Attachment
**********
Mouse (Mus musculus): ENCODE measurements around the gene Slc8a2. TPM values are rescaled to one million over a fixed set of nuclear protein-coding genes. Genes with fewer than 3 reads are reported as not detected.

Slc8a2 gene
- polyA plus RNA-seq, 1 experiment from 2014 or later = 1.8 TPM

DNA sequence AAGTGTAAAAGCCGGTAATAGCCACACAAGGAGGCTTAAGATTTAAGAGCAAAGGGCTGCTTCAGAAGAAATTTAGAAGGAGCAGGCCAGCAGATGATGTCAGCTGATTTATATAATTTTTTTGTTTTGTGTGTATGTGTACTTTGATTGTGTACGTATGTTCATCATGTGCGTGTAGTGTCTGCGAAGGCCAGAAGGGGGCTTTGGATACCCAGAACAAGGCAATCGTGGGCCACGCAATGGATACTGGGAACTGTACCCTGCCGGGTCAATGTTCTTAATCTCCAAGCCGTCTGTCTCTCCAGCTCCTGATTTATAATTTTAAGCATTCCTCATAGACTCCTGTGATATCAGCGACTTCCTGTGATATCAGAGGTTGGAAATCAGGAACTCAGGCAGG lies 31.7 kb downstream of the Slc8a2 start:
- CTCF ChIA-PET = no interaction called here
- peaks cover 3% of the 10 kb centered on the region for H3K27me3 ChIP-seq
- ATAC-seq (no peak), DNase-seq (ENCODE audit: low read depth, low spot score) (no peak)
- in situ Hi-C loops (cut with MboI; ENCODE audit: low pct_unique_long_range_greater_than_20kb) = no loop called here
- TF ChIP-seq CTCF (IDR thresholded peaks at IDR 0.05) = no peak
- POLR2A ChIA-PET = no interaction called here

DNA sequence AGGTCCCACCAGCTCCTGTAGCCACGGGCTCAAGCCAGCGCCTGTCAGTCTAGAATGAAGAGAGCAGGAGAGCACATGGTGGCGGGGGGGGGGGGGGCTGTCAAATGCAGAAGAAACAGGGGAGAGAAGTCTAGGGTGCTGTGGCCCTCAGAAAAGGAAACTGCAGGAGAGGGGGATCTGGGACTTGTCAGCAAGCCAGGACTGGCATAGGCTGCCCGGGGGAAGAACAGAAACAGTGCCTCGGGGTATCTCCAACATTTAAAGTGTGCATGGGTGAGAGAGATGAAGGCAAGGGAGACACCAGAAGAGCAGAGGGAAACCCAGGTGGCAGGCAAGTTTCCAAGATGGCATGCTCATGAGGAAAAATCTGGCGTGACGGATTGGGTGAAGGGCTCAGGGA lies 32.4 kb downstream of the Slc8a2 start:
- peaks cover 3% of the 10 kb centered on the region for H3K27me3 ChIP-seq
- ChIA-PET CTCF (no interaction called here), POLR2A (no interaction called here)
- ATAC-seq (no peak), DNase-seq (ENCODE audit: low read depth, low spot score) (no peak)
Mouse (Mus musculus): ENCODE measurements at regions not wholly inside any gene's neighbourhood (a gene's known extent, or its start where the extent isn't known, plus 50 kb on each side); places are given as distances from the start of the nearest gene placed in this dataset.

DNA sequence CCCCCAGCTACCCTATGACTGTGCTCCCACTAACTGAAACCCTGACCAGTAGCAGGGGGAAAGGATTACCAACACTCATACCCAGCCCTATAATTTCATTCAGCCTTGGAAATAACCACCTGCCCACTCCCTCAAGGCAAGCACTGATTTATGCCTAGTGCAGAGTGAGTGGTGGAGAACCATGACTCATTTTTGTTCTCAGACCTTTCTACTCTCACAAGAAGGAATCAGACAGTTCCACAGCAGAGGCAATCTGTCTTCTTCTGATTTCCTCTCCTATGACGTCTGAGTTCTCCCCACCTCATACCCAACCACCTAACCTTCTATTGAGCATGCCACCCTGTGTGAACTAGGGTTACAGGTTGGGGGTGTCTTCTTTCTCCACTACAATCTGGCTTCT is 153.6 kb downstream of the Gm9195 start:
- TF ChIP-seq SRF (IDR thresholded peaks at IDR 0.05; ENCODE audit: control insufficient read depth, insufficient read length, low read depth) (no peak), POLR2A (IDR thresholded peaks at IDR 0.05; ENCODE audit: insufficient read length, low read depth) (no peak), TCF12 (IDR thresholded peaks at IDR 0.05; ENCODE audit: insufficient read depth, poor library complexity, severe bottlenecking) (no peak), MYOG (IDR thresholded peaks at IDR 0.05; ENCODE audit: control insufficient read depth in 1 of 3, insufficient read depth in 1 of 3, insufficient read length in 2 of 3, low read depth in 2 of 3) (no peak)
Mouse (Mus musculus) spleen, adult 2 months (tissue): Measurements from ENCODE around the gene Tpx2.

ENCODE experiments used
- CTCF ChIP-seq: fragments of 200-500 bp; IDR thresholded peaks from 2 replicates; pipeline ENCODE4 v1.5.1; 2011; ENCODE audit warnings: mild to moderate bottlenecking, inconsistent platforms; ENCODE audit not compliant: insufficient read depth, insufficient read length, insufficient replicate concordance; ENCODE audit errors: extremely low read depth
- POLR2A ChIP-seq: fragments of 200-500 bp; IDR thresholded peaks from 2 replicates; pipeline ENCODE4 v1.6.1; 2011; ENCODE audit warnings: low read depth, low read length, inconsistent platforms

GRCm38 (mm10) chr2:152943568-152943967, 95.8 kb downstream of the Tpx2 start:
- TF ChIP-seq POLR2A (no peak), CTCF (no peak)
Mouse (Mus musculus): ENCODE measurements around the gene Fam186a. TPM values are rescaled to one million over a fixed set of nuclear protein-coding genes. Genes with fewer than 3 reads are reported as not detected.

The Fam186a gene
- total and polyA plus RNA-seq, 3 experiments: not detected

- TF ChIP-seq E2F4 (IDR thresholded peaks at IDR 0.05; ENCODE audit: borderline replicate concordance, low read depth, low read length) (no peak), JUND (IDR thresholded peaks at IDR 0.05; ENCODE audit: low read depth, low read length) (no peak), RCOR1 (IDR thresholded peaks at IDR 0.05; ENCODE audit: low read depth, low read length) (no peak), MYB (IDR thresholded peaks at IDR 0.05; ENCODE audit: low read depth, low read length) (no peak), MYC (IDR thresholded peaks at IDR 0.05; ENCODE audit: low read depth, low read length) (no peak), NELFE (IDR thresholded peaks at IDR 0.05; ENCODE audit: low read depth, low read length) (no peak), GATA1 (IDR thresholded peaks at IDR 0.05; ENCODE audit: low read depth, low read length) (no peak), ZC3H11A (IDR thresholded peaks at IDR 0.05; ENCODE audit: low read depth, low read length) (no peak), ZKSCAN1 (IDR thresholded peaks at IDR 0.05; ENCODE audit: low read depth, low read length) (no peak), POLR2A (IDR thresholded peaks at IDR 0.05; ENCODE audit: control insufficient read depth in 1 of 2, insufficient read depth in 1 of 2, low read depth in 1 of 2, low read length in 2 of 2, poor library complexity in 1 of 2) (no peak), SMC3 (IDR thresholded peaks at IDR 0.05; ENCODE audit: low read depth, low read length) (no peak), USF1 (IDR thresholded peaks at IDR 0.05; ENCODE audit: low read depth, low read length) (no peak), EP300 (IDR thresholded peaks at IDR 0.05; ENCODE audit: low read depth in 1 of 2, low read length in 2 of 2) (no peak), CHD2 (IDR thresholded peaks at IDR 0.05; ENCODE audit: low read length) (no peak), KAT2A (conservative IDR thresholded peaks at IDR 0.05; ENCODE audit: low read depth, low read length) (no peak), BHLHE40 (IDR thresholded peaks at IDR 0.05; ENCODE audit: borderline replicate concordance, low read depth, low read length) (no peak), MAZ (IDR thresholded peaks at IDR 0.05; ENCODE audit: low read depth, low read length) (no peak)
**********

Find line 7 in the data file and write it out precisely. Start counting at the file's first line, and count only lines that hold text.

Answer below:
- ATAC-seq (no peak), DNase-seq (ENCODE audit: low read depth, low spot score) (no peak)